Labor/community alliance in Oakland tells City Council: ‘We need jobs, not more cops’

A labor/community alliance is growing in Oakland, Calif., as city leaders pour more money into one of the most contentious police departments in the country.

Service Employees Local 1021, representing most city workers, and the Professional and Technical Engineers (IFPTE) Local 21 rallied 400 strong before the Oakland City Council’s final budget hearing on June 27. They had the support of the Justice for Alan Blueford Coalition (JAB), among other community representatives. Also attending the rally were members of Amalgamated Transit Union Local 1555, BART workers, who, along with SEIU BART employees, have given a 72-hour strike notice to their employer.

After the rally, the workers marched into the City Council chambers for the budget hearing, chanting, “Enough Is enough.”

Addressing City Manager Deanna Santana, SEIU staffer Joe Keffer talked about the 99%. He said, ”Deanna, we don’t want you in the club.” Santana draws a $273,000-a-year salary and has direct oversight of the Oakland Police Department, among other responsibilities. Keffer is also a member of the JAB coalition seeking justice for Blueford, who was killed last June by police officer Miguel Masso.

Another SEIU representative from the Sewer Department added, “In 2011 we all had pink slips. Tonight, Deanna, city workers give notice of your termination!” as he held up a giant pink slip with her name.

Jeralynn Blueford, mother of Alan Blueford, said, “What they do with the budget is lies. Money was spent for OPD lapel cameras. Masso turned his off!” Adam Blueford, Alan’s father, said, “We don’t need police schools. We support SEIU. We need programs and jobs.” Mollie Costello, also of JAB, talked about the lack of accountability of the OPD.

The City Council ended the evening voting for a budget that will include four new police academies in the next two years. This was in total disregard of all the community testimony about the racist practices of the OPD and their lack of compliance with a federal monitor’s orders.

SEIU 1021 Oakland city workers, along with the IFPTE workers, have called for a one-day unfair labor practices strike, beginning midnight of June 30. A special community support meeting was held June 28 at the 1021 hall. About 60 community supporters turned out to support the upcoming city and BART strikes. Local 1021 leaders announced they will picket major city sites, including the main police station and the Eastmont station, near where Alan Blueford was killed. The JAB coalition will help staff that picket line. Representatives of the Fight for $15, Oakland campaign agreed to help staff the line at OPD headquarters downtown.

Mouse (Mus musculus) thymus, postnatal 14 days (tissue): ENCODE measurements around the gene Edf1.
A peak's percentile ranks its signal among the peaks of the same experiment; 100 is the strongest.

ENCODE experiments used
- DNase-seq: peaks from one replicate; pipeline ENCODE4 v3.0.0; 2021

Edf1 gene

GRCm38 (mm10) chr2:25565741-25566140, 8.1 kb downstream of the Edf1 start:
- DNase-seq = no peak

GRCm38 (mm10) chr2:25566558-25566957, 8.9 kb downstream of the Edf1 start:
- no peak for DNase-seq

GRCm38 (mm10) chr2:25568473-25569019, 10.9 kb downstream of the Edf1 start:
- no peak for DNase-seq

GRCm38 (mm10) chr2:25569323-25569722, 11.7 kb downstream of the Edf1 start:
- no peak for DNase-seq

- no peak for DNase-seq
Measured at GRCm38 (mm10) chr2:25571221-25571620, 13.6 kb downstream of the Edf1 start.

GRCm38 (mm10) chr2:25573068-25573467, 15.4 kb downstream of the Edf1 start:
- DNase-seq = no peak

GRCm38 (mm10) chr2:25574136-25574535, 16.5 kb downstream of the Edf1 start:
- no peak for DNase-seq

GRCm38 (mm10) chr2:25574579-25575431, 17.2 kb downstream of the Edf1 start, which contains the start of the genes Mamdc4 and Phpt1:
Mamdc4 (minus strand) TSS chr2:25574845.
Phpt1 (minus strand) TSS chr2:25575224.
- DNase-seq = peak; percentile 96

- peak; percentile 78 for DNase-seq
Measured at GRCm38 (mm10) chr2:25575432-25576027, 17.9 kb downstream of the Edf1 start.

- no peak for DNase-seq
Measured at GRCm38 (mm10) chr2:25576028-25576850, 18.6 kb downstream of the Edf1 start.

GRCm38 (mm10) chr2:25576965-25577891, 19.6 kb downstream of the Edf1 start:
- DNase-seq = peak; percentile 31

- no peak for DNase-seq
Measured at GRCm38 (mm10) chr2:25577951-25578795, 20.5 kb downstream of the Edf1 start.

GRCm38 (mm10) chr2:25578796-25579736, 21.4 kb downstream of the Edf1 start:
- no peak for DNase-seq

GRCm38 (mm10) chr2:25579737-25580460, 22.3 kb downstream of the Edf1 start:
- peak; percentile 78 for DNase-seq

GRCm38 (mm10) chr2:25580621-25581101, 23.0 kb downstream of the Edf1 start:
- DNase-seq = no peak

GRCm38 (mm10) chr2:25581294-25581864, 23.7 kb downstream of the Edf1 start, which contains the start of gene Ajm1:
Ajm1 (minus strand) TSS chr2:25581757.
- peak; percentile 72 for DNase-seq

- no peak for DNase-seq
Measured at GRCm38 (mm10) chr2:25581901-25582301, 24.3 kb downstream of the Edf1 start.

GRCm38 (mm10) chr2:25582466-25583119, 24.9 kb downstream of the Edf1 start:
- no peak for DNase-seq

The unions are planning to converge in front of City Hall for a rally at noon on July 1. They are expecting support from UNITE HERE 2850 and the American Federation of State, County and Municipal Employees. As of June 29, the BART workers also still plan to strike on July 1. Solidarity actions for the BART workers are planned in San Francisco at noon and 5 p.m.

An excerpt from an SEIU statement about why they will strike reads: “The city has pitted workers against residents and fair wages against public services, but workers have paid the price by balancing the budget on their backs. They have lost 25% of their take-home pay since 2008. In that last five years, city employees have given back $122 million. It’s not just a worker strike, but an Oakland strike, uniting workers, residents and taxpayers in calling for Wall Street to pay back the money it owes Oakland.”

Terri Kay

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Terri Kay

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